The more time that passes, the danger grows that what happened on Sept. 11, 2001, could drift away from our memories. It’s on every American to make sure that doesn’t happen.

This year marks the 18th anniversary of the multi-pronged terrorist attack that killed 2,977 Americans that day. More people died over the months and years from respiratory illnesses, cancers and other ailments caused by the destruction. Many of those who died after the fact were first responders who ran to the aid of those caught in this nightmare without fear of the consequences that awaited them.

It was a bright and sunny day along the East Coast that quickly turned grim. At 8:46 a.m., five hijackers crashed American Airlines Flight 11 into the North Tower of the World Trade Center. Those watching the situation unfold on television were wondering if this was a horrible accident. That thought went out the window less than 20 minutes later when United Airlines Flight 175 crashed into the World Trade Center’s South Tower. The terror was just starting as American Airlines Flight 77 flew into the Pentagon at 9:37 a.m. This was no accident, it was a coordinated attack on our country.

That attack could have been more devastating if not for the heroic actions of those onboard United Airlines Flight 93. The passengers fought back against the terrorists with the plane crashing near Shanksville, Pennsylvania. It is widely believed that United 93 was bound for either the White House or the U.S. Capitol Building.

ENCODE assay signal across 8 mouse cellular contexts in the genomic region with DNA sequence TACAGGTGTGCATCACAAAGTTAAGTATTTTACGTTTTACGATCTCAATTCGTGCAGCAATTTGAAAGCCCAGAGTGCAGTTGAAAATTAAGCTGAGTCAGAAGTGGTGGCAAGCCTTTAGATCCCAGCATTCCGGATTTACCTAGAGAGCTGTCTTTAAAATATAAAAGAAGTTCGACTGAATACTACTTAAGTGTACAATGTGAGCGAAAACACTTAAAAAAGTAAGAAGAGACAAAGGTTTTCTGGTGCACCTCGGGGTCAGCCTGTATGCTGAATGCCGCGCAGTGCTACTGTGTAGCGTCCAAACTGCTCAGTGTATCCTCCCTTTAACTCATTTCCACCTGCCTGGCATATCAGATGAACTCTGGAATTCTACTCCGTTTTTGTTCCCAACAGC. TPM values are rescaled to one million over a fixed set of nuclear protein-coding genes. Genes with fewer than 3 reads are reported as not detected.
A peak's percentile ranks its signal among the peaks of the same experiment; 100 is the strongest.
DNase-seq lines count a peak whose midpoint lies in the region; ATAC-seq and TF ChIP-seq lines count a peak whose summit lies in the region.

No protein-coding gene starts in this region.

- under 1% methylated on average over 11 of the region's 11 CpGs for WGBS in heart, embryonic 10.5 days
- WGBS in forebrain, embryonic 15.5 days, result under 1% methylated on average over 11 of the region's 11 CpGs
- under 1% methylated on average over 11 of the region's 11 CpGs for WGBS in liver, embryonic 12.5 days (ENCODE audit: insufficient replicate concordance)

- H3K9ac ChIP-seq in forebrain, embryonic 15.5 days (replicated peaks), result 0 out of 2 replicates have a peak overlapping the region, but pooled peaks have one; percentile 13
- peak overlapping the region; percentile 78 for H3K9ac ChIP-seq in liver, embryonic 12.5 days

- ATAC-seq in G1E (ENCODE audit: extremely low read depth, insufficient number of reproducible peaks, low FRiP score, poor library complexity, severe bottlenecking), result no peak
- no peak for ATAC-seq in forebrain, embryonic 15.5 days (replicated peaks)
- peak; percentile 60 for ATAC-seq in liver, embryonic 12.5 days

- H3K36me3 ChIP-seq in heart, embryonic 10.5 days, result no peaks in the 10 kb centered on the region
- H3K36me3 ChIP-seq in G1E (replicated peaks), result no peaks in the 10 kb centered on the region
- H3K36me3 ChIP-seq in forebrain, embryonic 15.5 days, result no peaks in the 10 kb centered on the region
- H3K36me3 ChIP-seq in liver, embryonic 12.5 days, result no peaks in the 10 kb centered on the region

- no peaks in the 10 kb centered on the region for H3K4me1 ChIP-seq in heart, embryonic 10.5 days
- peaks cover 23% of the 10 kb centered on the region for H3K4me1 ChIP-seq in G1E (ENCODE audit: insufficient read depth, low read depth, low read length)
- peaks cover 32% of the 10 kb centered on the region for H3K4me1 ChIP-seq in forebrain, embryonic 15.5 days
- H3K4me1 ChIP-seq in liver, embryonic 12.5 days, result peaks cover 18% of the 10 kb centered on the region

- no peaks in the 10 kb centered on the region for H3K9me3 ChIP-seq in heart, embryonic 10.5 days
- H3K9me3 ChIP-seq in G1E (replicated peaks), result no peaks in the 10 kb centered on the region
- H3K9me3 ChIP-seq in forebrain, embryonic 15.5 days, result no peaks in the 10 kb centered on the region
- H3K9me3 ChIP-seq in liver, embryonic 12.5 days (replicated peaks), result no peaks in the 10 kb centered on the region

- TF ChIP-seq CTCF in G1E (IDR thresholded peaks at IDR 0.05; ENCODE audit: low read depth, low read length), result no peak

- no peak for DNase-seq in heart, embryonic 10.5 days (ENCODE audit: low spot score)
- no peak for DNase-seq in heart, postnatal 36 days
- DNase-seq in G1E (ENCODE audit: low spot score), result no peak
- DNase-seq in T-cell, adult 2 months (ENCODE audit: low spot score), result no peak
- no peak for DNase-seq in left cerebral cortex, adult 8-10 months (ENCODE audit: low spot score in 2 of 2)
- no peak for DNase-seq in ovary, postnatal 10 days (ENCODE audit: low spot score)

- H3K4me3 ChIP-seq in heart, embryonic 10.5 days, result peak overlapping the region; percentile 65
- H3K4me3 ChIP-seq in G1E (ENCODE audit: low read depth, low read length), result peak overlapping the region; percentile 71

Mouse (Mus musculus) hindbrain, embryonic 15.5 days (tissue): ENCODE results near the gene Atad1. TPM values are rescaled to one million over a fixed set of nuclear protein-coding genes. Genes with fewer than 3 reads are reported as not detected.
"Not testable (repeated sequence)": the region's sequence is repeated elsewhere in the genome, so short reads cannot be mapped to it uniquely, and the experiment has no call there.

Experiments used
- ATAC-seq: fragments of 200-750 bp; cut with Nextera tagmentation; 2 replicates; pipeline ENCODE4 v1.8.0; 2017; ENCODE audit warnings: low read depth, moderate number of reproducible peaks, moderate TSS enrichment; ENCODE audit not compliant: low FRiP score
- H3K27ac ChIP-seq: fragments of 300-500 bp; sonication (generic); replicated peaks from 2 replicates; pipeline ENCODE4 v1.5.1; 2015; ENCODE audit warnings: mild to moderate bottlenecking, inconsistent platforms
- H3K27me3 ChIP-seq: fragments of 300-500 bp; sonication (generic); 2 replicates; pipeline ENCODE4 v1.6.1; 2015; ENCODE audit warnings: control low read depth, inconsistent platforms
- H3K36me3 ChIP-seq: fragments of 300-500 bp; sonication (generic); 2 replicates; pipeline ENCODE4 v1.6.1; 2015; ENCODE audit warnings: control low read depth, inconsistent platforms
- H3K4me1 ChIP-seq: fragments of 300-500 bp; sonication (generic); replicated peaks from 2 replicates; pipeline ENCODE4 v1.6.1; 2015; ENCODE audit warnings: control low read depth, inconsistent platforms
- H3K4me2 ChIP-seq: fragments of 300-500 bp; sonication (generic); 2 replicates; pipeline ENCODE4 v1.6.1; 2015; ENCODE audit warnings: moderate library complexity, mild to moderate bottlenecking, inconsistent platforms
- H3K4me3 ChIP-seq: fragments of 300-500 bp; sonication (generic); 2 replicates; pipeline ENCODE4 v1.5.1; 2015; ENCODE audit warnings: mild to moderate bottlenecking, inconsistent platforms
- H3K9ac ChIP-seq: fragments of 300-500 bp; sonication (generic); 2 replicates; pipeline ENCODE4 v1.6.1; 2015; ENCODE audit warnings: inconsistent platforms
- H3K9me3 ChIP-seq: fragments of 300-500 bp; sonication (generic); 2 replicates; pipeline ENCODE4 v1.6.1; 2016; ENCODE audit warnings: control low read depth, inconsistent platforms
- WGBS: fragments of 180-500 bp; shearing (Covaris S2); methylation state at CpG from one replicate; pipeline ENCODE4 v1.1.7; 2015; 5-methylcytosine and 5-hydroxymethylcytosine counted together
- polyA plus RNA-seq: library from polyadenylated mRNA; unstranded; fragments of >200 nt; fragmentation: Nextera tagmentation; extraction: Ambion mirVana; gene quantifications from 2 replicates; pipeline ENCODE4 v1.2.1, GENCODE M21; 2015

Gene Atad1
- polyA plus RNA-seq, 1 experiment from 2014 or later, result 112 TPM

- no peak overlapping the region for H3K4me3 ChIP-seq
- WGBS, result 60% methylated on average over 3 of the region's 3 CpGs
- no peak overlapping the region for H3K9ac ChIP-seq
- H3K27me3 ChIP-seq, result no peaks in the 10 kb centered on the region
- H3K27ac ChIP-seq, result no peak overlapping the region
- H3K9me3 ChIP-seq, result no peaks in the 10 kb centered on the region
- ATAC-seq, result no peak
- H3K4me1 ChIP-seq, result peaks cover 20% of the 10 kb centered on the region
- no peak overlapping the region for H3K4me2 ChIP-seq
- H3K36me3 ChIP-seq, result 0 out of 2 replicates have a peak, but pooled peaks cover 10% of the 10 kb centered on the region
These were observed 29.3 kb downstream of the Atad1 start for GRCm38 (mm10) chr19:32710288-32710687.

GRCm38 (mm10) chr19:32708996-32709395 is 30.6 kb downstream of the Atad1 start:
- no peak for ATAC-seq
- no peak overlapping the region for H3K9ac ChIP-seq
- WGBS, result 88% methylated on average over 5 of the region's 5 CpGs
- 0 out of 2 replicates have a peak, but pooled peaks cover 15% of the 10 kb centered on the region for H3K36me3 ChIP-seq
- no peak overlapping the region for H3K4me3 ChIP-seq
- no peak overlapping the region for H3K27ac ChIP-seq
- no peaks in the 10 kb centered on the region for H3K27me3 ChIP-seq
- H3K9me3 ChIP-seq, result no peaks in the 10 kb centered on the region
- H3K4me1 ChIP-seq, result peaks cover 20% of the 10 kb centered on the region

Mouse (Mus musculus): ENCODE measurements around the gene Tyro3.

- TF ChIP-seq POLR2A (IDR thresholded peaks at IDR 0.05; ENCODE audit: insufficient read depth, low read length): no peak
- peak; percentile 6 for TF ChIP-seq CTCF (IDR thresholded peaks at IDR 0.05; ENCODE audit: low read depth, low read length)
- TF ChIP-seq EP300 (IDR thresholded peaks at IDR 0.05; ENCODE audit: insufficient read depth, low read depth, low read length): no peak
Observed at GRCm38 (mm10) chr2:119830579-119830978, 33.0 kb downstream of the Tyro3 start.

In the span of about 80 minutes, the country was changed forever, but our hour of need was also a prime example of what makes America and its citizens a great country. Thousands of first responders put their lives on the line to rescue as many people as they could. Millions of others around the country did what they could to help — everything from donating money to just providing a shoulder to cry on. Every gesture, big and small, meant something to somebody.

In the years since those attacks, we have not forgotten what happened. We rejoiced in 2011 when Osama bin Laden, the mastermind behind the attack, was finally brought to justice by American forces. We rebuilt the damage done at the Pentagon. We rebuilt the World Trade Center back into an economic hub for the world and a place to remember the fallen.

America continues to go strong, so strong that it might be easy for the younger generation who wasn’t alive when the attacks happened to not realize just how important 9/11 will always be. It’s up to us as all Americans to make sure that never happens.

There will be remembrance ceremonies in Glynn County at the Ballard Fire Station on Community Road and at College of Coastal Georgia at 9 a.m. today. Even if you can’t be at one of those events, please take a moment to reflect and remember all those we lost that day. We should never forget what happened on that fateful September day.

More from this section

The Brunswick chapter of the Daughters of the American Revolution will replicate a historic event with a tree-planting ceremony at 2 p.m. in Queen Square on Thursday, Nov. 10.